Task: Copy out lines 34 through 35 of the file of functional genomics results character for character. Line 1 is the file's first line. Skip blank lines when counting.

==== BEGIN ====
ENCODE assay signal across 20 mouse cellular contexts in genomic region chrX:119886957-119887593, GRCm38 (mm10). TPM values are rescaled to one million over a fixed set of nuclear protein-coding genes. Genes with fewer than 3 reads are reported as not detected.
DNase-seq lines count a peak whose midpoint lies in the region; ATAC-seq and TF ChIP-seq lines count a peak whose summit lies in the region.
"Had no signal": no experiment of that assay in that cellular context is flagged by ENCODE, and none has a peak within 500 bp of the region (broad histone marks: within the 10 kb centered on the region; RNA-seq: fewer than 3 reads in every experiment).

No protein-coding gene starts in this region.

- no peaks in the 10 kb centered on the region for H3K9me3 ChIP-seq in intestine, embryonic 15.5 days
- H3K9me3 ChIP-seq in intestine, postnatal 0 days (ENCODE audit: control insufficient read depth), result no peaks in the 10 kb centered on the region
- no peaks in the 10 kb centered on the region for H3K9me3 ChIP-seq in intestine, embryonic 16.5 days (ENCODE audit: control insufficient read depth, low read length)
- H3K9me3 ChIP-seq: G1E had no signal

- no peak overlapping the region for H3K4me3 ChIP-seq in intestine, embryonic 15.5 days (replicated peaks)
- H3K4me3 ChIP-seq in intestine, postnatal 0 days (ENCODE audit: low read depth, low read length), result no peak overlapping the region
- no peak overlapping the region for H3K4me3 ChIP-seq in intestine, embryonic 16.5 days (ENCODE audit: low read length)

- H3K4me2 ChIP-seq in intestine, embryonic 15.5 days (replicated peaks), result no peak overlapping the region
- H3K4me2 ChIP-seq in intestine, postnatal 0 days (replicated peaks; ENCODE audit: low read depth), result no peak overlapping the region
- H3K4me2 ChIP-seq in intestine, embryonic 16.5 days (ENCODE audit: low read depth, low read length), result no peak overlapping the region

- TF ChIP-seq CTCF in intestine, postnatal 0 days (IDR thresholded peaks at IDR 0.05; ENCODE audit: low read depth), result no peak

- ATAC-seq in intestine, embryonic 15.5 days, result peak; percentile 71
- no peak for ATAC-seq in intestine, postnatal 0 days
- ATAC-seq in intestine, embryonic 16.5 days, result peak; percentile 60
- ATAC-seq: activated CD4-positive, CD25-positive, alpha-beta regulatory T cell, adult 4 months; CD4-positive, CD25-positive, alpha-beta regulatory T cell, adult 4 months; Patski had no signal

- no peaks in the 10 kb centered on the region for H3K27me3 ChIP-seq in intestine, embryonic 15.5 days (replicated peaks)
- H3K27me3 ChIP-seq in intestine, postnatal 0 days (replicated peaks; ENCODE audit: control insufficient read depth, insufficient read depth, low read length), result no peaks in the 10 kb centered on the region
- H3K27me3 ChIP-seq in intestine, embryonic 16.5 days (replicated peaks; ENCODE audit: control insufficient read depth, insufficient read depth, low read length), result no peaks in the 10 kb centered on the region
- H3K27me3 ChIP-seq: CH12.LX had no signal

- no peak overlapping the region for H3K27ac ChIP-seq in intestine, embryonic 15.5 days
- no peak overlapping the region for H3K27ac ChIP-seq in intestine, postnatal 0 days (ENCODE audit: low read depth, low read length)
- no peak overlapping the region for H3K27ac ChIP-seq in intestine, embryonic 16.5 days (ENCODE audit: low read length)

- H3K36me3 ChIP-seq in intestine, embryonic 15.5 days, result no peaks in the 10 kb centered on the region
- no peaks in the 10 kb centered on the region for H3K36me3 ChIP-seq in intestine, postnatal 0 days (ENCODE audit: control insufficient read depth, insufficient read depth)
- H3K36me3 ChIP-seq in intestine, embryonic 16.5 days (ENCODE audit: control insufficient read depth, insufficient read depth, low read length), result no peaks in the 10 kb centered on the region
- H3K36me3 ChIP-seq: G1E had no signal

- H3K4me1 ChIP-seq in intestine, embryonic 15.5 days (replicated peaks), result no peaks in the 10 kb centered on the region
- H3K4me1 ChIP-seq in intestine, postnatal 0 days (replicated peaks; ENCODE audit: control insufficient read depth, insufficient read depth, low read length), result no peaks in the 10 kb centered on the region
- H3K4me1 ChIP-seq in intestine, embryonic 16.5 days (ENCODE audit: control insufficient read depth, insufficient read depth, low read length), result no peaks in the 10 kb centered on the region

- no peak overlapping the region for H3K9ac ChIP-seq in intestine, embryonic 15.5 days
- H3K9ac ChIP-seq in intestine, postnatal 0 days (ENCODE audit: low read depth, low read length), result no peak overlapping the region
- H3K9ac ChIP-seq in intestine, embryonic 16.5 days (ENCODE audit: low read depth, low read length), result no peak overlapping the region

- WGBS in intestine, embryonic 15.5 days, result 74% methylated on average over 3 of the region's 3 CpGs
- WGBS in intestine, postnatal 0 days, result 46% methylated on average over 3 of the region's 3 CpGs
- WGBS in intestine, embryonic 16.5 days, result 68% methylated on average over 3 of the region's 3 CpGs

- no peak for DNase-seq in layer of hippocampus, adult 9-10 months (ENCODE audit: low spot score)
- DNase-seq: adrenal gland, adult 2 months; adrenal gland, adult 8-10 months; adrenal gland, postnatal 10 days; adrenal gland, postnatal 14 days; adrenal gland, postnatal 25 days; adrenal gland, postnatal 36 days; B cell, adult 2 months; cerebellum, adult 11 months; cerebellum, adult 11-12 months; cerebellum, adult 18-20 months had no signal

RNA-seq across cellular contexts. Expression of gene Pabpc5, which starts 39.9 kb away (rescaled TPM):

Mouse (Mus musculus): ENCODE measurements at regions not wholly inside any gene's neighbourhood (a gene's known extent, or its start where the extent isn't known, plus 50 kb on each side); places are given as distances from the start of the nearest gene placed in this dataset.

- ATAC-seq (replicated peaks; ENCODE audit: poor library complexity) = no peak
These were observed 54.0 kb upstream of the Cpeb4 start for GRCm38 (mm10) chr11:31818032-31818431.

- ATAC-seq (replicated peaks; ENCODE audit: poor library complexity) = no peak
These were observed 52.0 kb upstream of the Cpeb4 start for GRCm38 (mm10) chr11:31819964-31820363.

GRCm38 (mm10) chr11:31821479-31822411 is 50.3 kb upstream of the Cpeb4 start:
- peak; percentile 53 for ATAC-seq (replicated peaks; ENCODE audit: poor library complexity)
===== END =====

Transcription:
- no peak overlapping the region for H3K9ac ChIP-seq in intestine, embryonic 15.5 days
- H3K9ac ChIP-seq in intestine, postnatal 0 days (ENCODE audit: low read depth, low read length), result no peak overlapping the region